Fat-Shaming: UK Must Label Obesity an Illness, Not Lifestyle Choice, Doctors Say

The UK cannot reduce the prevalence of obesity without recognising it as a disease instead of a lifestyle choice, experts from the Royal College of Physicians (RCP) warned on Thursday.

The UK has become Western Europe's most obese nation, with 30 percent of its population classified as obese and tripling in figures since 1980, according to data from the World Health Organisation. NHS statistics also show that health services spend roughly £6bn on obesity a year and over 30,000 lives are lost due to the condition.

The NHS would need to undergo a radical transformation after doctors recognise obesity as a clinical disease, requiring a national strategy, more funding and long-term medications for patients, medical experts told Sky News.

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"We've come to realise obesity isn't a lifestyle choice — it's something people have a genetic predisposition to and it depends on the environment we live in," RCP president Andrew Goddard said. "Recognising it as a disease allows people to see they have a disease and reduces the stigma of having obesity."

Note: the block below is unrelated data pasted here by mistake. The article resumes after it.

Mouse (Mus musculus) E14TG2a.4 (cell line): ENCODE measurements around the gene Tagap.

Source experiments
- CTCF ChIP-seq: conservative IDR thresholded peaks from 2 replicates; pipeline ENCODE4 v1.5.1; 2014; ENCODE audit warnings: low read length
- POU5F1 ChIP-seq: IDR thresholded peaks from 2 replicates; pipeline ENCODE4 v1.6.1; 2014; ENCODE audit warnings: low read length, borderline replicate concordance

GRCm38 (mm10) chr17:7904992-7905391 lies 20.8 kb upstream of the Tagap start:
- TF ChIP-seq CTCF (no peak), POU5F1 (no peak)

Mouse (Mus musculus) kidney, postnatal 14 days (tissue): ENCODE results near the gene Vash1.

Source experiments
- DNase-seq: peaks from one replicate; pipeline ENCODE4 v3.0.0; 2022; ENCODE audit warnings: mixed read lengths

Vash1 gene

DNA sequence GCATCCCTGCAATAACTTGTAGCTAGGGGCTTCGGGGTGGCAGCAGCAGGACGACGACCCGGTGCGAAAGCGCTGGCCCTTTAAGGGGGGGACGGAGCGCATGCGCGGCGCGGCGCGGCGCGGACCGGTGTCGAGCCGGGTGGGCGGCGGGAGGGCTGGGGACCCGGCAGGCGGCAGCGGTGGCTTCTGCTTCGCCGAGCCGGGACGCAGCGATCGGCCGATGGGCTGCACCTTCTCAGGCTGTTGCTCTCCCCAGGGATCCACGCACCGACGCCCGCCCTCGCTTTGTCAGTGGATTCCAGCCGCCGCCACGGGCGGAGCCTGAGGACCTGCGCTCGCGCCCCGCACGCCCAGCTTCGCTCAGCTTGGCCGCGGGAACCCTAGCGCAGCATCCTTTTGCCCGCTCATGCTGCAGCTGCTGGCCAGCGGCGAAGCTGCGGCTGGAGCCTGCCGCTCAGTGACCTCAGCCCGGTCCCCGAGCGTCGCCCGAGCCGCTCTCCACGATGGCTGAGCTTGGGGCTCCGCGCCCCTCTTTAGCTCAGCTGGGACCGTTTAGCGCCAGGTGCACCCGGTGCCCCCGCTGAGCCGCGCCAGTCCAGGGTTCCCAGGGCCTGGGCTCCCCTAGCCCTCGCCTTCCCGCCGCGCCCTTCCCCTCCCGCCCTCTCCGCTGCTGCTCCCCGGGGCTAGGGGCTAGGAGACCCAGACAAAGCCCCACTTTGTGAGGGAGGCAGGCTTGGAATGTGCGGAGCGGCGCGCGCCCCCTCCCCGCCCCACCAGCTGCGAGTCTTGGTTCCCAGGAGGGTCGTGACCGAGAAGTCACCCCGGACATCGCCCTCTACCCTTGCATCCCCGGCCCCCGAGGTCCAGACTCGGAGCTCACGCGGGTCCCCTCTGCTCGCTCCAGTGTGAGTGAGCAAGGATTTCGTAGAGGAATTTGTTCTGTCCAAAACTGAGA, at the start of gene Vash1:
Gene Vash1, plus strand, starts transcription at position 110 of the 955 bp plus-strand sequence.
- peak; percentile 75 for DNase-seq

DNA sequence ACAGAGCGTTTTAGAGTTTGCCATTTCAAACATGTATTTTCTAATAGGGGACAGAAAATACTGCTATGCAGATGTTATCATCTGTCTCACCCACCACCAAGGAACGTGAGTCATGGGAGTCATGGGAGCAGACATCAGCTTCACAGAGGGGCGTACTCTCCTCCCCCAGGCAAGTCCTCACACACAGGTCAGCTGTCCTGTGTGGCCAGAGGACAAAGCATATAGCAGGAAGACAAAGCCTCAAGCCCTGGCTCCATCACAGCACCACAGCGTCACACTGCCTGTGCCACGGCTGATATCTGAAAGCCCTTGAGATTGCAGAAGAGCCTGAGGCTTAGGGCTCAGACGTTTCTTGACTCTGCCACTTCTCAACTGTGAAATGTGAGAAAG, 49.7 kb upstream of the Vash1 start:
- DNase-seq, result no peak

Obesity is a chronic and progressive disease, according to University College of London professor Rachel Batterham. Classing obesity as a disease rather than a condition is the only way to treat the cause rather than consequences, she said.

"We know the biology now and there are over 100 DNA that have been identified showing how some people will develop obesity and others will be protected," Dr. Batterham said.

"We also know that once a person has developed obesity it's almost impossible to lose that weight and keep it off," she added "The body will do all it can to go back to the highest weight you've ever reached."

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David Buck, and expert from The Kings Fund think, did not believe the move was necessary and could risk over-medicalising what some people choose to do with their lives. "I do think this could have dangerous consequences," he said.

"Obesity isn't a disease, it's a condition, an outcome," he said. "I am slightly overweight, according to government statistics, but I don't see myself as suffering with a disease. It's because of the environment I live in, the choices I make. It's a condition not a disease, I don't buy that at all."

"The idea of obesity as a disease has got some advantages in terms of treatment and taking the issue more seriously," University of Bath health department chair Dr. Fiona Gillison said.

However, it can become "problematic" for overweight, not obese people and "medicalise what is actually a normal experience for most of us". Labelling people as obese could be "off-putting" to individuals, especially parents whose children are diagnosed with being overweight or obese.

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